Bill would overturn state high court ruling that women can't revoke consent after sex begins
A 1979 North Carolina Supreme Court decision held that women can’t revoke consent after sexual intercourse begins. Nagel Photography / Shutterstock.com
A North Carolina lawmaker says he wants to overturn a “crazy loophole” in state law that is denying justice to women when they revoke consent to sex.
Democratic State Sen. Jeff Jackson of Mecklenburg County is sponsor of a bill that would make it a crime to continue intercourse after a woman withdraws consent to sex, the Fayetteville Observer reports.
Senate Bill 553 would have the effect of overturning a 1979 North Carolina Supreme Court decision, State v. Way, that held women can’t revoke consent after sexual intercourse begins.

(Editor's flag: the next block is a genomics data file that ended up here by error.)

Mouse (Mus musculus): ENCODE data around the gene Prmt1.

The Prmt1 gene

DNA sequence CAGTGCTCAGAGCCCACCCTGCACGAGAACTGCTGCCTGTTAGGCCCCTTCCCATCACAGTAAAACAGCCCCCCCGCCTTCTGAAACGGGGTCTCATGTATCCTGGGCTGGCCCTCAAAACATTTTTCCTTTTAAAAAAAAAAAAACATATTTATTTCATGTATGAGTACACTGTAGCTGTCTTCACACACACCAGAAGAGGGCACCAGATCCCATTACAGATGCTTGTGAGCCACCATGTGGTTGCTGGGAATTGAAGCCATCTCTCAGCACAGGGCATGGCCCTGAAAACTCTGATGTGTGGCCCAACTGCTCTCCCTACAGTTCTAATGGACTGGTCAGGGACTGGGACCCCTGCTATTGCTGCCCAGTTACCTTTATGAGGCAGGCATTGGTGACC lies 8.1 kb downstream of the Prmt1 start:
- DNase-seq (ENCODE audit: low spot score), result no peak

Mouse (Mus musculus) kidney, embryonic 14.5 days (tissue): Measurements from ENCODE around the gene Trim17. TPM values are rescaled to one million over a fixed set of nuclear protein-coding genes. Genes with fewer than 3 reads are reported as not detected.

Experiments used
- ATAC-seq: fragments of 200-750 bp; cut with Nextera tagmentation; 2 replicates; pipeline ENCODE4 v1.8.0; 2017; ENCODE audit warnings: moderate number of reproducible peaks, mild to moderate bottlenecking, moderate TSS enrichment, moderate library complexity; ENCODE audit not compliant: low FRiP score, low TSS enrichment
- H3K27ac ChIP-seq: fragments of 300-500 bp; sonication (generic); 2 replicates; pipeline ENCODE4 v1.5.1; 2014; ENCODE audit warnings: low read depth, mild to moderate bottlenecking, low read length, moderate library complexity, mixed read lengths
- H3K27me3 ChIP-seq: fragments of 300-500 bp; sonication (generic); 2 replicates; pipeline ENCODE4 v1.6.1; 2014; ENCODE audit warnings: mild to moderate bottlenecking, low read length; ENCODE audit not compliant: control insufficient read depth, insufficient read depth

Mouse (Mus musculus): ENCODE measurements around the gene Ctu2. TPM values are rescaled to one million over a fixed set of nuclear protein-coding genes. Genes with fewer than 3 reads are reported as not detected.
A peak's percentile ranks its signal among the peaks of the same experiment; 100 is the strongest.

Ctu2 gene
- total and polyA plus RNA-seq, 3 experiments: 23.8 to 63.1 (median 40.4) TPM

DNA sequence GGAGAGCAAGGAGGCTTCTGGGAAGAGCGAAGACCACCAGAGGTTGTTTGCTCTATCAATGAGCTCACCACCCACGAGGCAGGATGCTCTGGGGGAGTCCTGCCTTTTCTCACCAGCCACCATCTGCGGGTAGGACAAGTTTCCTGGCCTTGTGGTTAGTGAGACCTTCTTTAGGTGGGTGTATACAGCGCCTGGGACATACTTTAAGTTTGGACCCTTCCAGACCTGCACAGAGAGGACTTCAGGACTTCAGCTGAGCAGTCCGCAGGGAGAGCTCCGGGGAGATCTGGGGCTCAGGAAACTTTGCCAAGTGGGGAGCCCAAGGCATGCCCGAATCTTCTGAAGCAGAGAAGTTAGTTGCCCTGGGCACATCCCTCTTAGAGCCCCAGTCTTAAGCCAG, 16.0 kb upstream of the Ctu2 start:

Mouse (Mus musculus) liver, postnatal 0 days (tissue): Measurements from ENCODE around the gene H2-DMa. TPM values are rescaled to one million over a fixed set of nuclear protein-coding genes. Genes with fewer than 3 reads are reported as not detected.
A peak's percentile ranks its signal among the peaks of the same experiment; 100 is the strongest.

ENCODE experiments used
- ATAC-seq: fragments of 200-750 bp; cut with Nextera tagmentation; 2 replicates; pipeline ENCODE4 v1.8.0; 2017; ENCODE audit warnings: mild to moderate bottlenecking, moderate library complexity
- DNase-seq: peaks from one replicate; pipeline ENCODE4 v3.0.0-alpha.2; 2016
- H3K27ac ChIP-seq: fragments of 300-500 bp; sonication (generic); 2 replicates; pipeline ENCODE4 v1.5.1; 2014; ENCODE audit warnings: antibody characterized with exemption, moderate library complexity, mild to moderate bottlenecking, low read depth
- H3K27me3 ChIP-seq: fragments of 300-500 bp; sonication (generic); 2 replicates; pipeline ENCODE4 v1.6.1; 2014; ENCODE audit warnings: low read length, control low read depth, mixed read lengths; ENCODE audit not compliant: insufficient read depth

Women “are being denied justice because of this crazy loophole,” Jackson told the Observer. “North Carolina is the only state in U.S. where no doesn’t mean no.”
The bill is stuck in committee, according to the article.
The story cites the cases of two women who say they were denied justice because of the law. Both women said they withdrew consent after sex turned violent.
One woman said the man pulled out chunks of her hair, but didn’t stop when she told him to. The woman noticed during the incident that someone had placed a cellphone where it could record a video of the incident, according to probable cause affidavits.
Court documents said the man made two videos and shared them. He has been charged with being a peeping Tom and possession of peeping Tom images, the story says.
The man accused in the other incident was charged with misdemeanor assault.